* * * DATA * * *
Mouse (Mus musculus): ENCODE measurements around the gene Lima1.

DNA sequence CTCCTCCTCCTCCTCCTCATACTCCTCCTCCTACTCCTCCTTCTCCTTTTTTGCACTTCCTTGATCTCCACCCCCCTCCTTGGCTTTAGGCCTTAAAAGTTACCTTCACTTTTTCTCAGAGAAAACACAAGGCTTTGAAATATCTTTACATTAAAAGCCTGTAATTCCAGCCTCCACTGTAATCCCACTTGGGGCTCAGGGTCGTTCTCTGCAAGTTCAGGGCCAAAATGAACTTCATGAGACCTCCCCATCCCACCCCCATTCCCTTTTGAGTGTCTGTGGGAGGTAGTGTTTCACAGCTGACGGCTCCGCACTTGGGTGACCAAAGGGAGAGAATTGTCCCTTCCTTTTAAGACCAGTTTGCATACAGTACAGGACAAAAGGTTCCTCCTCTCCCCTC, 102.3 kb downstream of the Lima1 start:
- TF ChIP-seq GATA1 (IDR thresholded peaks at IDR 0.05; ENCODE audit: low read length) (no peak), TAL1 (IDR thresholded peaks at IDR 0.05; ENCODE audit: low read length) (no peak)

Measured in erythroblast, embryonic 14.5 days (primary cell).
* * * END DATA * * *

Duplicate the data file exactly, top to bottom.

Mouse (Mus musculus): ENCODE measurements around the gene Lima1.

DNA sequence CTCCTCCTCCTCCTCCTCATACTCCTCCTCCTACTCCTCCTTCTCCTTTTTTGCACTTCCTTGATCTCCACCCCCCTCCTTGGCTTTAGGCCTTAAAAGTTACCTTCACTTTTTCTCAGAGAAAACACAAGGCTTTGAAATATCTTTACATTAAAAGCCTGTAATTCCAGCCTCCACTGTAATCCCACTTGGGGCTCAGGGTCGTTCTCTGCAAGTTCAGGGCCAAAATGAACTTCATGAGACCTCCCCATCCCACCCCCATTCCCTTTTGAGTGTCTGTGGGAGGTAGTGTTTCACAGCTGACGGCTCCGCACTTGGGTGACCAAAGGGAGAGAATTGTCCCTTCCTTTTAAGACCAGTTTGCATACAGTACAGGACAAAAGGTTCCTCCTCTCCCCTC, 102.3 kb downstream of the Lima1 start:
- TF ChIP-seq GATA1 (IDR thresholded peaks at IDR 0.05; ENCODE audit: low read length) (no peak), TAL1 (IDR thresholded peaks at IDR 0.05; ENCODE audit: low read length) (no peak)

Measured in erythroblast, embryonic 14.5 days (primary cell).